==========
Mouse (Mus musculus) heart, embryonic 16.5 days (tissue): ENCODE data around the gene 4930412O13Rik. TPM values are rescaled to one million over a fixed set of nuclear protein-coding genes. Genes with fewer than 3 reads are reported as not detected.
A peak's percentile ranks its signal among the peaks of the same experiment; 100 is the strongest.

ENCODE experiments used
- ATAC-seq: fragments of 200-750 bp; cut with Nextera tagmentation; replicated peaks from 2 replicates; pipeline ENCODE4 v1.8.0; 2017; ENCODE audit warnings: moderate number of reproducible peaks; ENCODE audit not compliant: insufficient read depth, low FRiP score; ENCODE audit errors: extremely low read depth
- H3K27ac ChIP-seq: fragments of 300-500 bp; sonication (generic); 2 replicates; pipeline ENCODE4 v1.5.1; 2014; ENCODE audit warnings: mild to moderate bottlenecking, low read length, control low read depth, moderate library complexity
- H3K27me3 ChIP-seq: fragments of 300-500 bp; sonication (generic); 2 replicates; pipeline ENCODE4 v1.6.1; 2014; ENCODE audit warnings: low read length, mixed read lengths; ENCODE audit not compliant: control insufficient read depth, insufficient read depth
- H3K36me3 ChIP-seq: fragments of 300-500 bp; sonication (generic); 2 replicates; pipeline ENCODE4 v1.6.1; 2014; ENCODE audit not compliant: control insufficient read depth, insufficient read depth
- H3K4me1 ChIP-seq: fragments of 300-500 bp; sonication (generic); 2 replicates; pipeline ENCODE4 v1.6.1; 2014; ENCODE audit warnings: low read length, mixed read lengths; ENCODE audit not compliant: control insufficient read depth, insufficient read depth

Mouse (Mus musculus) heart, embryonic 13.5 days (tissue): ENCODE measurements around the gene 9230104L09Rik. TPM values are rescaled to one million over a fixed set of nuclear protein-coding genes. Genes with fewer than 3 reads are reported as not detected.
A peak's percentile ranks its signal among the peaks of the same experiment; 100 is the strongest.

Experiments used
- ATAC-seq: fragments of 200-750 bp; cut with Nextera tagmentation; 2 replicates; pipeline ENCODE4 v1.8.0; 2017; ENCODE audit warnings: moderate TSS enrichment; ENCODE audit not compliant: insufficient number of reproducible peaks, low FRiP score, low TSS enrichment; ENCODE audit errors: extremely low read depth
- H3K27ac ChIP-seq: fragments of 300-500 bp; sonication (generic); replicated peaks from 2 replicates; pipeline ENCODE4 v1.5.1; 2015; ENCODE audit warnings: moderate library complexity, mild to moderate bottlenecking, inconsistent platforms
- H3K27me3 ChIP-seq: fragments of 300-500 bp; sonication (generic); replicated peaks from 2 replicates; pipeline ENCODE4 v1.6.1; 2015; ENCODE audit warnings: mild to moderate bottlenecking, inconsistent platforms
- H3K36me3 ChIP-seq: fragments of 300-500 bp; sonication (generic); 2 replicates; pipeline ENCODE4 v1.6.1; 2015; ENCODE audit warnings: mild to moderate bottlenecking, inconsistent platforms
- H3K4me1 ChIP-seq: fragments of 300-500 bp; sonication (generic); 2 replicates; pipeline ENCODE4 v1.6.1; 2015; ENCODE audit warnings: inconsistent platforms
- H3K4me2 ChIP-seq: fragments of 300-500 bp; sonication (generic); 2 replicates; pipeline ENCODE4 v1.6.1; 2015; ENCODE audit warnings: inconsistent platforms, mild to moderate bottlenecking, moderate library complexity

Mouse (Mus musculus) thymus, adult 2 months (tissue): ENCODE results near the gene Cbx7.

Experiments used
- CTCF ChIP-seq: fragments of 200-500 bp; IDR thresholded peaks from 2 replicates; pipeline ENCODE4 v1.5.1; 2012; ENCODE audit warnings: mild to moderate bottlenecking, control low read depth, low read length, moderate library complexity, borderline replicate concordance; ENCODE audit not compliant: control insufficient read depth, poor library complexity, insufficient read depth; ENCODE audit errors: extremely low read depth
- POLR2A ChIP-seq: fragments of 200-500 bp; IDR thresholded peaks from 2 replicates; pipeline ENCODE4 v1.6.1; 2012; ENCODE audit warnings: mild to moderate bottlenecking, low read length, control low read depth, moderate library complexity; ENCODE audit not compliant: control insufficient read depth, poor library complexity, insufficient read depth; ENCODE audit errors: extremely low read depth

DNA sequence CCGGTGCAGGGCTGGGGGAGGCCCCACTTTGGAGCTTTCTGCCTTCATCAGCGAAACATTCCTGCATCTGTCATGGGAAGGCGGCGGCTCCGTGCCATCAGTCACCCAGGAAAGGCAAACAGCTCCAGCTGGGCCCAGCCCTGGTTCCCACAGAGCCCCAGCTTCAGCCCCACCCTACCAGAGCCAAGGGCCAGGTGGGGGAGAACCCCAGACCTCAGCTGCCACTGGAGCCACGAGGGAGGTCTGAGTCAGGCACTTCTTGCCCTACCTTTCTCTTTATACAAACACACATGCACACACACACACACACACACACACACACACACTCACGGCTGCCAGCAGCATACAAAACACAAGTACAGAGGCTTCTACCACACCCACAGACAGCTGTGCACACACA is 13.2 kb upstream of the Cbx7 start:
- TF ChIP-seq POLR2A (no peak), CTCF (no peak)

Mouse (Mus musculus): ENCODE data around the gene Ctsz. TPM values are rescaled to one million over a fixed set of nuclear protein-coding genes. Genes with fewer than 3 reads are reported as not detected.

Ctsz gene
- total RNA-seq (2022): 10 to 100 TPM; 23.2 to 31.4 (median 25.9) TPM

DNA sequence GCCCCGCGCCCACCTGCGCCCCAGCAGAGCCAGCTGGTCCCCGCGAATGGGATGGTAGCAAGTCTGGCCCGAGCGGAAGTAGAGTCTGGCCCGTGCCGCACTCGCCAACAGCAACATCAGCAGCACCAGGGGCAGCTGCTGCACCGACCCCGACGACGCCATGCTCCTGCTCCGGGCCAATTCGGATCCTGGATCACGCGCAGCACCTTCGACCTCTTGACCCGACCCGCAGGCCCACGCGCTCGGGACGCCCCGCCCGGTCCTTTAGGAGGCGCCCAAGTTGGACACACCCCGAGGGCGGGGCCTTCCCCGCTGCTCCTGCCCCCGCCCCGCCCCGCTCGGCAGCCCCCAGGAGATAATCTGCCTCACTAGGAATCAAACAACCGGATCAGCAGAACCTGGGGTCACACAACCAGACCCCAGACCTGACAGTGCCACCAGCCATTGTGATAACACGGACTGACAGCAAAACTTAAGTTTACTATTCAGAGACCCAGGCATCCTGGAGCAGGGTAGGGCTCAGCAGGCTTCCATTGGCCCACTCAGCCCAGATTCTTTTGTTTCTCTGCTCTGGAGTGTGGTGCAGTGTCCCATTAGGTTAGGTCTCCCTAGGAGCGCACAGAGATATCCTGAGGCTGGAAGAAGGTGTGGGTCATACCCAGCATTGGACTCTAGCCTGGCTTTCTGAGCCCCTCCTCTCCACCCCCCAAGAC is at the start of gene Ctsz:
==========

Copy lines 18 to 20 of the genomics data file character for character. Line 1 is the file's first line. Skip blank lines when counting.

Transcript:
Mouse (Mus musculus) thymus, adult 2 months (tissue): ENCODE results near the gene Cbx7.

Experiments used
- CTCF ChIP-seq: fragments of 200-500 bp; IDR thresholded peaks from 2 replicates; pipeline ENCODE4 v1.5.1; 2012; ENCODE audit warnings: mild to moderate bottlenecking, control low read depth, low read length, moderate library complexity, borderline replicate concordance; ENCODE audit not compliant: control insufficient read depth, poor library complexity, insufficient read depth; ENCODE audit errors: extremely low read depth